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November 20, 2008

Story of Cathedral told on DVD

What do 165,000 numbered stones, 97,000 dimes, the Great Depression, an aluminum silicate paperweight and music from Wagner’s “Die Valkyrie” have in common?

Pitt institutional history buffs will know that those are integral components of the planning and construction of the Cathedral of Learning, the brainchild of John G. Bowman, Pitt chancellor 1921-1945.

Those who don’t know the story now have an authoritative source of information. The chronicle of the Cathedral, from concept to design to execution, has been captured in a new 45-minute DVD written and narrated by E. Maxine Bruhns, director of the Nationality Rooms and Intercultural Exchange Programs.

Bruhns said her motivation to produce “The Story Behind the Construction of the Cathedral of Learning” was two-fold: to honor the 100th anniversary of Pitt’s relocation from Downtown to Oakland and to dispel certain myths about the Cathedral’s construction perpetuated during campus tours.

“The DVD documents, through archival material, the dramatic challenges Chancellor Bowman overcame to create what he called the ‘tall building,’” Bruhns said. There were chronic funding problems, land acquisition issues, fluctuating University, public, government and industry support, and design problems, she noted.

The effort to build Pitt’s signature edifice, the world’s second tallest academic building, also led to the creation of the Nationality Classrooms as a way of enlisting immigrant-worker support.

“Bowman needed a plan that could capture the imagination of mill-toughened people and make them allies in his battle to resurrect and rebuild the University of Pittsburgh,” which at the time was debt-ridden and facing an influx of the post-World War I student population, Bruhns said.

That the Cathedral was built at all is a testimony to Bowman’s tenacity over 15 years to garner community support and raise funds. With a $10-million-plus price tag — a pretty penny in those days — to construct the 535-foot, 42-story Gothic skyscraper that encompasses some 13 million cubic feet of space, Bowman’s task was daunting, Bruhns added.

Plans for the building, constructed of Indiana limestone on a 14-acre site that had been part of the Henry Clay Frick estate, repeatedly changed in height and scope. Initial architectural designs called for a 30-story building surrounded by smaller, traditional buildings; a news release said the tower would rise to 52 stories; early sketches show comparative elevations at 450 and 650 feet, and Pitt trustees were insisting on a 29-story limit — all of which, compounded by the Depression, delayed the project several times.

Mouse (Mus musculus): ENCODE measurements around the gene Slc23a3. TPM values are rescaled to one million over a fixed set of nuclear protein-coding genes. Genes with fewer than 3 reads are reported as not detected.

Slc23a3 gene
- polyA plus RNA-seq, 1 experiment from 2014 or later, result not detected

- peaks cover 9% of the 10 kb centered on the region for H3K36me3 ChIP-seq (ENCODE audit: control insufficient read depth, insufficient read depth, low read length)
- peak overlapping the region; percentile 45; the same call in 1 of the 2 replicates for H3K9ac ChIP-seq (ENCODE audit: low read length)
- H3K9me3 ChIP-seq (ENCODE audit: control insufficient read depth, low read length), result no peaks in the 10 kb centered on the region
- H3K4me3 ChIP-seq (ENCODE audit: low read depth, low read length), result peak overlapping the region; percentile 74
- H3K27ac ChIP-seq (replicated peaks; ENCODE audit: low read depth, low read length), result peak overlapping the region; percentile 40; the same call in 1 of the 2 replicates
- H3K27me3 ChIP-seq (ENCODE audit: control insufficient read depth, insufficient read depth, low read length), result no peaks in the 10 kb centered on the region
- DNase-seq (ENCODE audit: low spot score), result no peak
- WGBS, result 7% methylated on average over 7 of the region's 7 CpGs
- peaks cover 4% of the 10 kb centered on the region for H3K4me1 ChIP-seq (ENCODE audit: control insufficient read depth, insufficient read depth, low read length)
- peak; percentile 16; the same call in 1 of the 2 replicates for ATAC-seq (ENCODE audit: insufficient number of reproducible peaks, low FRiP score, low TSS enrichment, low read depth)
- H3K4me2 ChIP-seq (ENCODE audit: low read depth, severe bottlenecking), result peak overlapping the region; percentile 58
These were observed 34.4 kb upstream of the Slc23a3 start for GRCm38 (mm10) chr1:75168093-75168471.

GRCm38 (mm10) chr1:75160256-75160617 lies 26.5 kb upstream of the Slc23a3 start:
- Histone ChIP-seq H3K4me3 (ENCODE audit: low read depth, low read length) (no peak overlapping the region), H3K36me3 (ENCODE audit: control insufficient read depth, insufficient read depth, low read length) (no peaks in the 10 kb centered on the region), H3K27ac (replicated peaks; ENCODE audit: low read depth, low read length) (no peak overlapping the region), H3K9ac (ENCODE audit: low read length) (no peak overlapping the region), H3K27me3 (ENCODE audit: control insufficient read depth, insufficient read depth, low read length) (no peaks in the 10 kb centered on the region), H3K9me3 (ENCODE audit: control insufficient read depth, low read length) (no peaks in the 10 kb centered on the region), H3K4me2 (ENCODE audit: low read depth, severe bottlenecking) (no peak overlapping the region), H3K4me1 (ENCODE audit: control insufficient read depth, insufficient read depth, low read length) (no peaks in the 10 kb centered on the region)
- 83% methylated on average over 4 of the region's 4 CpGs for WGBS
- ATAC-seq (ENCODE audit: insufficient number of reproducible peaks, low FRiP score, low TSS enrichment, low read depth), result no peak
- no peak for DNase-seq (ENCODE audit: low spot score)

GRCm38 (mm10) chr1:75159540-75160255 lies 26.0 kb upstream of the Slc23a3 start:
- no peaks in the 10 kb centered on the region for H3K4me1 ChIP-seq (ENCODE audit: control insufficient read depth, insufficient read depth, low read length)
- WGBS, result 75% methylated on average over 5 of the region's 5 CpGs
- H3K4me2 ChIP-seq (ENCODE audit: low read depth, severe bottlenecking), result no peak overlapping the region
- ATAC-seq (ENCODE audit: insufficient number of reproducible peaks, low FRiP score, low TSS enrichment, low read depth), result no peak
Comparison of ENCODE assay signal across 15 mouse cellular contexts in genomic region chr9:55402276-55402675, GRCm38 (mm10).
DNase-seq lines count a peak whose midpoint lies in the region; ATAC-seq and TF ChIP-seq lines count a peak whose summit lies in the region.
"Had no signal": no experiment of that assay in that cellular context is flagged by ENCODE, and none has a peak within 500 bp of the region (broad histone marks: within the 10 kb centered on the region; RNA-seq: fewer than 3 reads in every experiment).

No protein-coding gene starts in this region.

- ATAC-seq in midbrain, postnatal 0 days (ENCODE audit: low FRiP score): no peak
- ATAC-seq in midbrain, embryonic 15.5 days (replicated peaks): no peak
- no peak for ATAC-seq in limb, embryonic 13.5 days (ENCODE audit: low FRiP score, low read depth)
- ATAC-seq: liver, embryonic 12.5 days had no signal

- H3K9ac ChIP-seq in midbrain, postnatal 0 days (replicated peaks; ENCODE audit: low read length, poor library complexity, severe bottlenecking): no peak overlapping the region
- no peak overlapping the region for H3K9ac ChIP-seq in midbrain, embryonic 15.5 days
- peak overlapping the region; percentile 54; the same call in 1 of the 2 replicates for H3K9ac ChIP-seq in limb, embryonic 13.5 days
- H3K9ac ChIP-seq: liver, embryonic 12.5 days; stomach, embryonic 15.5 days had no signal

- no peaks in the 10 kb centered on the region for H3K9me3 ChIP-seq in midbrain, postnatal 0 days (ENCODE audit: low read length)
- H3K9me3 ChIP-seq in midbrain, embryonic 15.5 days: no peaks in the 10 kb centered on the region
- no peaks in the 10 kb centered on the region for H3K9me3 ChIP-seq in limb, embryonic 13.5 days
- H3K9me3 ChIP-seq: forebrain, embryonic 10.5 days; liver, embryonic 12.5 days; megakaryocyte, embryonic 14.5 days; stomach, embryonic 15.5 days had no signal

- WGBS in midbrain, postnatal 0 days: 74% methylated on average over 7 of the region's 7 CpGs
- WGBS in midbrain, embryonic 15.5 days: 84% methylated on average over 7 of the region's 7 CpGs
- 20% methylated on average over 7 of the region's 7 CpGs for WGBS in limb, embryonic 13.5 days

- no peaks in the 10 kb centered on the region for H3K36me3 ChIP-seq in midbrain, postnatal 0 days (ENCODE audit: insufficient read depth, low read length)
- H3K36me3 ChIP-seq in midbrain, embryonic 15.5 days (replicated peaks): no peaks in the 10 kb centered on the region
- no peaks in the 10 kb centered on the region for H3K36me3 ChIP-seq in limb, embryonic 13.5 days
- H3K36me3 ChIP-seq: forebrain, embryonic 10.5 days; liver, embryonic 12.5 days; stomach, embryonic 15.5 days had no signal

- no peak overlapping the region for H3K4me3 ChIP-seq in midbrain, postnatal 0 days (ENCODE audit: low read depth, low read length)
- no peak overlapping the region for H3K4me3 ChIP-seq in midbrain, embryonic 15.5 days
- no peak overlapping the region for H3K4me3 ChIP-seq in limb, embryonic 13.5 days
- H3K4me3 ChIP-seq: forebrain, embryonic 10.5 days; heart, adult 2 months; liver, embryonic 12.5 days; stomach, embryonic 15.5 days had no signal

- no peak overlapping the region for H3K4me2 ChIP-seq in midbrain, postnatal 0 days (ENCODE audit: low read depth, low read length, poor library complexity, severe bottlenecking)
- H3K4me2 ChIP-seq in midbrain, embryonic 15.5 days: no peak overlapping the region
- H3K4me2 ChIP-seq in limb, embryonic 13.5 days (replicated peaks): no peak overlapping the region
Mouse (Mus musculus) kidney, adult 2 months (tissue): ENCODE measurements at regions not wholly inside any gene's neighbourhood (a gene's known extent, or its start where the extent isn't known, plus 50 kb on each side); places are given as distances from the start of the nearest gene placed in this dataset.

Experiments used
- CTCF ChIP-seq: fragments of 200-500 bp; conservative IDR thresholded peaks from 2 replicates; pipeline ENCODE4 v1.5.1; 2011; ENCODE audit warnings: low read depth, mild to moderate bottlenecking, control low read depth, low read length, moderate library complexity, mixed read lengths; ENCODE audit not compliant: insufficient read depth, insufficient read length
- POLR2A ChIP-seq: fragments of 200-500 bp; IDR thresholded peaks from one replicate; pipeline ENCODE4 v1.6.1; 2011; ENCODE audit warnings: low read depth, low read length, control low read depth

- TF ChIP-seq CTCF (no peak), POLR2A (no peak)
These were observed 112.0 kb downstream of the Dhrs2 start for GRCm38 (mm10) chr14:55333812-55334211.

Ground eventually was broken Sept. 27, 1926, and the cornerstone was laid by Bowman June 4, 1937, in the Commons Room, itself a feat of architectural engineering.

The DVD was produced by Pittsburgh-based Image Recordings.

Pitt contributors to the DVD’s production include William Becze, a theatre arts student; Michael Walter, the Quo Vadis coordinator for the Nationality Rooms program; Joseph Kapelewski and Michael Drazdzinski, photographers at the Center for Instructional Development and Distance Education; Mark M. Brown, former student whose master’s thesis discussed the tower’s design and construction; the Men’s Glee Club, and staff at the Special Collections Archives at Hillman Library.

The DVD is expected to go on sale in early December, Bruhns said. Copies will be available for $15.95 at the Nationality Rooms Gift Center (first floor of the Cathedral) and The Book Center. For more information, contact the Nationality Rooms office at 4-6150.

—Peter Hart

Filed under: Feature,Volume 41 Issue 7

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